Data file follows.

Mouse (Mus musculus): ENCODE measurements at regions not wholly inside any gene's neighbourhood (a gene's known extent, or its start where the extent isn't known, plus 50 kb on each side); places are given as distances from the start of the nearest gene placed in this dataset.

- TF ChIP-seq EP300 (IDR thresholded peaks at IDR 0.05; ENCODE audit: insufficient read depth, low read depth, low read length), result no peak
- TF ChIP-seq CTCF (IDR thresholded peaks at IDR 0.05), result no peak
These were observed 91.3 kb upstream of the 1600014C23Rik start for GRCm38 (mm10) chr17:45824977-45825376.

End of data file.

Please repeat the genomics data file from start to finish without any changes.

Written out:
Mouse (Mus musculus): ENCODE measurements at regions not wholly inside any gene's neighbourhood (a gene's known extent, or its start where the extent isn't known, plus 50 kb on each side); places are given as distances from the start of the nearest gene placed in this dataset.

- TF ChIP-seq EP300 (IDR thresholded peaks at IDR 0.05; ENCODE audit: insufficient read depth, low read depth, low read length), result no peak
- TF ChIP-seq CTCF (IDR thresholded peaks at IDR 0.05), result no peak
These were observed 91.3 kb upstream of the 1600014C23Rik start for GRCm38 (mm10) chr17:45824977-45825376.